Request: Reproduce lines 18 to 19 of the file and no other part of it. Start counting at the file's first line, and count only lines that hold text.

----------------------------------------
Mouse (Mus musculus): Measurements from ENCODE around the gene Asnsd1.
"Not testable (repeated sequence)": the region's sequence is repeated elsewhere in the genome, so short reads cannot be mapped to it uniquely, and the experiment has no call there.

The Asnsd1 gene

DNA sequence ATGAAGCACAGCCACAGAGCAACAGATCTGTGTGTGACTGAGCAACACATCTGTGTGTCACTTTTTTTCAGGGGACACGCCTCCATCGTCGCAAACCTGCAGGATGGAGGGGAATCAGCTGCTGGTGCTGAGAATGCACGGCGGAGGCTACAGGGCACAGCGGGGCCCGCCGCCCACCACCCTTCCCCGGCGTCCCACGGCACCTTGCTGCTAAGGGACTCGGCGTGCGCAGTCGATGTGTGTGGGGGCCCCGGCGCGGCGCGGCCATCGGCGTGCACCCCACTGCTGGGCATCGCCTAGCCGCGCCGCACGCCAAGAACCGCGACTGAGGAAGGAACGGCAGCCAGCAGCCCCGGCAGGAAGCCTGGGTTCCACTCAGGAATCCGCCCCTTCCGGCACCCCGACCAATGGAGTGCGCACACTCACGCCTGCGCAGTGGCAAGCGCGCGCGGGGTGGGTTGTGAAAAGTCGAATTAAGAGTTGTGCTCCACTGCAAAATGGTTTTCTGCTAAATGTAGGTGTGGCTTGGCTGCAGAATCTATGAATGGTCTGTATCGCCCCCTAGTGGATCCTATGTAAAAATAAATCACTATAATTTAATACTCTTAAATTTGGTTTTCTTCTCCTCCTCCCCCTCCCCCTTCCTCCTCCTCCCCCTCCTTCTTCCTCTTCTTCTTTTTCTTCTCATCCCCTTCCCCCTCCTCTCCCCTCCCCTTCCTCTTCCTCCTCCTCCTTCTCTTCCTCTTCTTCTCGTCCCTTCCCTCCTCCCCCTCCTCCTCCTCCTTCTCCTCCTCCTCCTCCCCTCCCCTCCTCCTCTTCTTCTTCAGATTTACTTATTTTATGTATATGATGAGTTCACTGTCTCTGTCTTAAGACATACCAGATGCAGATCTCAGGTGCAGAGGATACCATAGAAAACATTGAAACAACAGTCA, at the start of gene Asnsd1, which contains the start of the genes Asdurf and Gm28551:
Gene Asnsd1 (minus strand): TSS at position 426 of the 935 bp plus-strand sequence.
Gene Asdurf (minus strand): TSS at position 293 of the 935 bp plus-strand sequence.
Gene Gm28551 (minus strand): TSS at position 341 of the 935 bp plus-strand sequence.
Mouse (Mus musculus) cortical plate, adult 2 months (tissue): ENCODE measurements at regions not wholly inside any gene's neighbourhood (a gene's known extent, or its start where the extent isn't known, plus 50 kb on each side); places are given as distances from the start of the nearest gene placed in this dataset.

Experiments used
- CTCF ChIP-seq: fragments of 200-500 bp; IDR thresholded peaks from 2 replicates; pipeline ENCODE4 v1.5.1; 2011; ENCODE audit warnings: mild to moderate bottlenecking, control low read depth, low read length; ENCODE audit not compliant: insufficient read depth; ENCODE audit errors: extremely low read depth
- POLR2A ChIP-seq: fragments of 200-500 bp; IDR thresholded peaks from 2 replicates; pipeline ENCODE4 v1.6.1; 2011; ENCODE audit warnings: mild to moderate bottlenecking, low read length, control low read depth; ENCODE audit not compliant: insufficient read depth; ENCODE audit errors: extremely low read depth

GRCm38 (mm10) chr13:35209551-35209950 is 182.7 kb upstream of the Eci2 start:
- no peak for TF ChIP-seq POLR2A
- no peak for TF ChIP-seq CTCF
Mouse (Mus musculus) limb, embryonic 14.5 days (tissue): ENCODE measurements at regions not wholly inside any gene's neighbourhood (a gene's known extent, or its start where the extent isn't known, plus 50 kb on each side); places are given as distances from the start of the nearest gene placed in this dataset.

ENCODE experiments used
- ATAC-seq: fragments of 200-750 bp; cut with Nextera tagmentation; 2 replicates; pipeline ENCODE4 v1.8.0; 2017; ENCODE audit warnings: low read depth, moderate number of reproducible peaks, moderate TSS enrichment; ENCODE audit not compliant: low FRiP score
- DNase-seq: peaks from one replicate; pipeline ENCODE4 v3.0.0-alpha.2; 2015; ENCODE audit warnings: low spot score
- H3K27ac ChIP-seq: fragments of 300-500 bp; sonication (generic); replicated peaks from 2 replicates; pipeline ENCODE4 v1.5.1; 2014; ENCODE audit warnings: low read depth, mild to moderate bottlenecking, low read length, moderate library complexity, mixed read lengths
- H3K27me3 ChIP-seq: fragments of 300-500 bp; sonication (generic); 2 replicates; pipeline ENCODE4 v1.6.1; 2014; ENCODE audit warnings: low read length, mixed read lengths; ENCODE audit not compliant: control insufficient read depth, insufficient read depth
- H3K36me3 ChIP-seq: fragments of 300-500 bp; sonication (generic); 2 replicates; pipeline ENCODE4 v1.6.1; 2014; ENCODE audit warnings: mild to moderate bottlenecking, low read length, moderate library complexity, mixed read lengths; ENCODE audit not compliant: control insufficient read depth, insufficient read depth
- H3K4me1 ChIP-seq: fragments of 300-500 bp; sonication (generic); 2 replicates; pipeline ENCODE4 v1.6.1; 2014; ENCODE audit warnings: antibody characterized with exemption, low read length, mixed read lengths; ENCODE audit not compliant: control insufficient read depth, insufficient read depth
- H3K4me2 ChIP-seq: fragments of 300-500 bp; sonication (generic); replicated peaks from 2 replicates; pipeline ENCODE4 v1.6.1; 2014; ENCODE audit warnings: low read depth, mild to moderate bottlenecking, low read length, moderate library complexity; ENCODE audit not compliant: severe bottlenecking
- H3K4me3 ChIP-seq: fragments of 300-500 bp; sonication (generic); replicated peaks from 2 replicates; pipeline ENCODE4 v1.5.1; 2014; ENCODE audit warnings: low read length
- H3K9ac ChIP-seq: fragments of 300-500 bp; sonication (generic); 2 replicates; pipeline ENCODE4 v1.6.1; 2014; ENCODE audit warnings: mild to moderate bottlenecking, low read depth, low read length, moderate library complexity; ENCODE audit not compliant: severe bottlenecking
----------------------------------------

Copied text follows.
- DNase-seq: peaks from one replicate; pipeline ENCODE4 v3.0.0-alpha.2; 2015; ENCODE audit warnings: low spot score
- H3K27ac ChIP-seq: fragments of 300-500 bp; sonication (generic); replicated peaks from 2 replicates; pipeline ENCODE4 v1.5.1; 2014; ENCODE audit warnings: low read depth, mild to moderate bottlenecking, low read length, moderate library complexity, mixed read lengths